U.S. News & World Report featured this article from our longtime friend and partner, Dr. Hillary Mabeya. Writing in recognition of International Day to End Obstetric Fistula, he tells the story of his journey— from young medical resident to renowned fistula surgeon and leader. May 23 is International Day to End Obstetric Fistula, and I’m…
Sylvia is from a place called Seme, in Siaya County in Kenya. She is 34 years old and single. Sylvia dropped out of school when she realized she was pregnant at the young age of 13. In fact, she didn’t even know she was pregnant until her mother began to notice her physical changes. She carried her pregnancy to full term without any difficulty.
One evening she started experiencing labor pains, but remained hopeful that things were fine and that her experience was normal. Two days passed and her labor had not progressed. At this point her family decided to take her to the hospital, where she delivered a stillborn child. Three days later, she realized that she was unable to hold her urine. Nurses assured her that the problem would heal on its own with time.
“Days, weeks, months and eventually years went by without any slightest sign that things were to get back to normal again,” Sylvia shared. “I felt confused. At the age of 13, my dreams of going back to school were shattered completely, I felt left in darkness about my condition because I didn’t know what was happening, I could no longer go out to socialize, I became the talk of our village, I tried getting married but it never worked because immediately they learned about my condition. Then they left, and I never saw them again.”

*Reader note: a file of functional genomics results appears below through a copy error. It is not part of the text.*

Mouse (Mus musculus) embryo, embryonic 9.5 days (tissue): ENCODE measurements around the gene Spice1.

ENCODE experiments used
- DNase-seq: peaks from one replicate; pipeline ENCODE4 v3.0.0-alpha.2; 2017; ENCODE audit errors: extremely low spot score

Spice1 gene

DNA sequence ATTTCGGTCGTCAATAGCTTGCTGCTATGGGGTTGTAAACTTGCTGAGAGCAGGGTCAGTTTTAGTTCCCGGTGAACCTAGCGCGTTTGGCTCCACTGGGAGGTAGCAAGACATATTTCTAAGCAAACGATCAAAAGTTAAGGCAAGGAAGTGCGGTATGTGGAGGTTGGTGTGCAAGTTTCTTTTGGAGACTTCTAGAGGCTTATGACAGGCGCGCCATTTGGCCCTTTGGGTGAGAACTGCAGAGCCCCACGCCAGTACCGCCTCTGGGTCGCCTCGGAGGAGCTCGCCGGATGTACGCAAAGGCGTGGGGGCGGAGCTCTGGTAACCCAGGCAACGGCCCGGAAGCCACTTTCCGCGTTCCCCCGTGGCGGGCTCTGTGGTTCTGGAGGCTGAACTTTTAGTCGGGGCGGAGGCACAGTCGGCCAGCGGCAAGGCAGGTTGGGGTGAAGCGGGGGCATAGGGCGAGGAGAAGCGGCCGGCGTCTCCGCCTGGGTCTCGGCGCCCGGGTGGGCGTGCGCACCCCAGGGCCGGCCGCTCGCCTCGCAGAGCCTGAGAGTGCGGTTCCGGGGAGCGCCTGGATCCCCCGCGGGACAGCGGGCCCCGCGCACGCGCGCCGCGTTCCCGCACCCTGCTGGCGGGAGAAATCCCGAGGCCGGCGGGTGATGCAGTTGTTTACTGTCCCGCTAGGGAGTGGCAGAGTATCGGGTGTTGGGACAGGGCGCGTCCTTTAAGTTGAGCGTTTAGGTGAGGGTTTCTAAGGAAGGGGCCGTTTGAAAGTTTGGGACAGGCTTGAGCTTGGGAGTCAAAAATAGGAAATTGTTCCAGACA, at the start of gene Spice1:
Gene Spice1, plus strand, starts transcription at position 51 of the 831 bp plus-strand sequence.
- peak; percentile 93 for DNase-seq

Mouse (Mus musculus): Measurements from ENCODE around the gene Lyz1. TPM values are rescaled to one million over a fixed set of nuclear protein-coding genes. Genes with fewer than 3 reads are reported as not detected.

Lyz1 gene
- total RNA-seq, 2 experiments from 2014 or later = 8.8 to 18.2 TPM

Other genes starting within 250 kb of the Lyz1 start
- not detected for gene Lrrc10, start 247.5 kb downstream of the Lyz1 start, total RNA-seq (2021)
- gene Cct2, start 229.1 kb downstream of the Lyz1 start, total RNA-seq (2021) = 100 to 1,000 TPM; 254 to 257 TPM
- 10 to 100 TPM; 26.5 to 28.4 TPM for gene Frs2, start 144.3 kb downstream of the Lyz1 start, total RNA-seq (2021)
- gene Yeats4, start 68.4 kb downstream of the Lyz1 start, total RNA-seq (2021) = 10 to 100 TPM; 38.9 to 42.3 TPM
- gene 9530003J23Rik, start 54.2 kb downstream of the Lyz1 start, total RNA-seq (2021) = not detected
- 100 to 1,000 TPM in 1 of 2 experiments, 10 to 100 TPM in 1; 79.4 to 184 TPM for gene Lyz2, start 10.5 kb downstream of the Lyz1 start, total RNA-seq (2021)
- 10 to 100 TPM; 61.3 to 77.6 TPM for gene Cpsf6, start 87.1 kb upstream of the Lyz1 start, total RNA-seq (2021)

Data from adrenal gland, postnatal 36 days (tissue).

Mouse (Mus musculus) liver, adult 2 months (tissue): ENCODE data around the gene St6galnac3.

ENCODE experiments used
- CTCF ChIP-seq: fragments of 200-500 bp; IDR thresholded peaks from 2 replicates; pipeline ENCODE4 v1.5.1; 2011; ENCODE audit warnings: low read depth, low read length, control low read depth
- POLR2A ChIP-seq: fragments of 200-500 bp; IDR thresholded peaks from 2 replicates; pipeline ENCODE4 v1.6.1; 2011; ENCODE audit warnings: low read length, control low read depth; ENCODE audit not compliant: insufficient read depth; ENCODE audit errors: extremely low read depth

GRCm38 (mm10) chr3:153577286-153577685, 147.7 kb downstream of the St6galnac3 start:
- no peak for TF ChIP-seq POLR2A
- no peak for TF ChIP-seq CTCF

She went into the city to work as house girl, but when her employer learned of her condition, she threw her out of her house with fear that she would infect her children with the disease. She later found a man who took her in as a wife, but after two miscarriages, he threw her out on the streets.
“I had lost hope until I heard an announcement over the radio about fistula treatment,” she said. Sylvia recalls writing the number down during the announcement and calling immediately after. Out of her 34 years on this planet, she had spent more than two decades suffering because of her obstetric fistula. It was hard for her to believe that her nightmare would soon be over.
Sylvia was treated at Gynocare and today is full of hope. She dreams of working hard, to one day buy a piece of land, because she is passionate about farming. And one day, we believe she will.
- Population: 45,010,056
- Average Births per Woman: 3.54
- Female Literacy: 84.2%
- Population Living in Poverty: 43.4% (less than $1.25/day)